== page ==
Wednesday, June 22, 2011

Jonathan Demme won't go back to big-budget filmmaking?

Apparently not, according to The Film Stage:

It isn’t hard to argue that Jonathan Demme was at his commercial peak in the early 90s, when his Oscar-winners The Silence of the Lambs and Philadelphia both became widely discussed cultural events. Despite being the man behind other hits, like Stop Making Sense or Something Wild, he hasn’t been seen as much over the past ten years; much of his work in that time has been documentaries, while his biggest box office hit was The Manchurian Candidate.

Speaking at the 2nd Annual Aruba International Film Festival – where he was being honored for his documentary The Agronomist, about assassinated Haitian journalist Jean Dominick - he talked about his frustration with making movies on a big budget, and seemed to indicate that this is a territory he won’t be returning to.

Talking about people who put their short films on YouTube, he said how the people who are being “paid nothing to make films that cost nothing, to be shown for nothing” are doing something wonderful, and that “he’s not comfortable spending a lot of money on a movie anymore.” Even though he claims he’s “never gone over budget,” he said The Manchurian Candidate “cost a fortune.” His tone in saying this expressed a dissatisfaction with the whole process of making a movie on that scale.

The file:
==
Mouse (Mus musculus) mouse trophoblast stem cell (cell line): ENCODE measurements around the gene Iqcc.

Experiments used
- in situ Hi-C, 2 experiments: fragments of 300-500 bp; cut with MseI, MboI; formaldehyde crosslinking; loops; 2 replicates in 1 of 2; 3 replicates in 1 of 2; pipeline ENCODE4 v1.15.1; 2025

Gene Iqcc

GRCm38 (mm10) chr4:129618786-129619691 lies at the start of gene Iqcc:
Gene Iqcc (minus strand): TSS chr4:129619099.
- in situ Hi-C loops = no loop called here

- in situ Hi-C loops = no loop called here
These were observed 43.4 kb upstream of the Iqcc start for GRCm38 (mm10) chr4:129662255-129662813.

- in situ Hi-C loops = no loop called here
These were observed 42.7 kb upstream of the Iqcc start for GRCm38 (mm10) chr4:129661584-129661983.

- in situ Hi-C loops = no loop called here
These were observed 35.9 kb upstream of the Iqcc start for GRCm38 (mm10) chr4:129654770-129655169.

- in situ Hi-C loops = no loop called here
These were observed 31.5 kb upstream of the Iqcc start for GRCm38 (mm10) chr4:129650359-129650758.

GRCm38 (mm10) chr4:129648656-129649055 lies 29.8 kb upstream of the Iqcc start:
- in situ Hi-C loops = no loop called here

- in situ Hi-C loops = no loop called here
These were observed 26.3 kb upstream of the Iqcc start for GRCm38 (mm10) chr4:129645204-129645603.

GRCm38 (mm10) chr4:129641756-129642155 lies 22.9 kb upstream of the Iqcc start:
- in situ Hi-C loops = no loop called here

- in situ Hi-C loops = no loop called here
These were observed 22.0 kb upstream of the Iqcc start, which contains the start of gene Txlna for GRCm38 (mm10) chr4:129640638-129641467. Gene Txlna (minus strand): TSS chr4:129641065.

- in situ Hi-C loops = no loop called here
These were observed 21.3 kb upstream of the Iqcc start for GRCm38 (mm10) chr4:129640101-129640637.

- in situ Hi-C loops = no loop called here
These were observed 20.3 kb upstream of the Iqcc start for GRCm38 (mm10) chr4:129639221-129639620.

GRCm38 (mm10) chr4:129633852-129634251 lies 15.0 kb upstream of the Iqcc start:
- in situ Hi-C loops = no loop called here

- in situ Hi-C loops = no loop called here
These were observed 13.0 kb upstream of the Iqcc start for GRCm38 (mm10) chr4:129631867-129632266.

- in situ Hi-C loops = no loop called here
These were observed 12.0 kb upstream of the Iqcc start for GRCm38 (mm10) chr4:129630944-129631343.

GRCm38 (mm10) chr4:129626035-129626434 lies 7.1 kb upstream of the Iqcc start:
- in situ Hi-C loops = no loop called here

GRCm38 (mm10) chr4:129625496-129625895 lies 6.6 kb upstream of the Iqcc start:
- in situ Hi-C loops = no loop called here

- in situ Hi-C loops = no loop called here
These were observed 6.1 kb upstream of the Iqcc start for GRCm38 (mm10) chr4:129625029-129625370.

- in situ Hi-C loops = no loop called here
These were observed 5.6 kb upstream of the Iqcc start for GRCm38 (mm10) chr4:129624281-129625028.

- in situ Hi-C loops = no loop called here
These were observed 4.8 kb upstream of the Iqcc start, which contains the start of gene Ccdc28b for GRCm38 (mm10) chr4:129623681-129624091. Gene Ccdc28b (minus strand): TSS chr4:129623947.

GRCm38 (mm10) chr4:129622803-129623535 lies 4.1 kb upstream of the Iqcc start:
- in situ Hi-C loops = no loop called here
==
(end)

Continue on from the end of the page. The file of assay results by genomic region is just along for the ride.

But this doesn’t mean that he’s not done with filmmaking altogether; he has the Dave Eggers adaptation Zeitoun in the works, which is said to be animated, but any other word on that has been silent. He also planned to shoot a documentary about Arcade Fire last year, but the earthquake in Haiti (the movie’s planned shooting location) put a stop to that. There was also the planned Honeymoon with Harry, which would have starred Bradley Cooper and Robert De Niro, but that fell apart.

I’m glad that he’s not completely giving up, because I think he’s one of the more unique, compelling cinematic voices of his generation. True, he’s directed some less-than-spectacular fare (such as The Truth About Charlie) but it would be stupid to forget some of his great accomplishments. Even if he’s not going to do more movies with budgets of $70 million, is that such a bad thing? His talents have been employed in more constrained settings plenty of times already without any problems arising.

-Joey's Two Cents: I'm a big fan of Rachel Getting Married, so I know Demme is capable of fine work on a small scale...thoughts?

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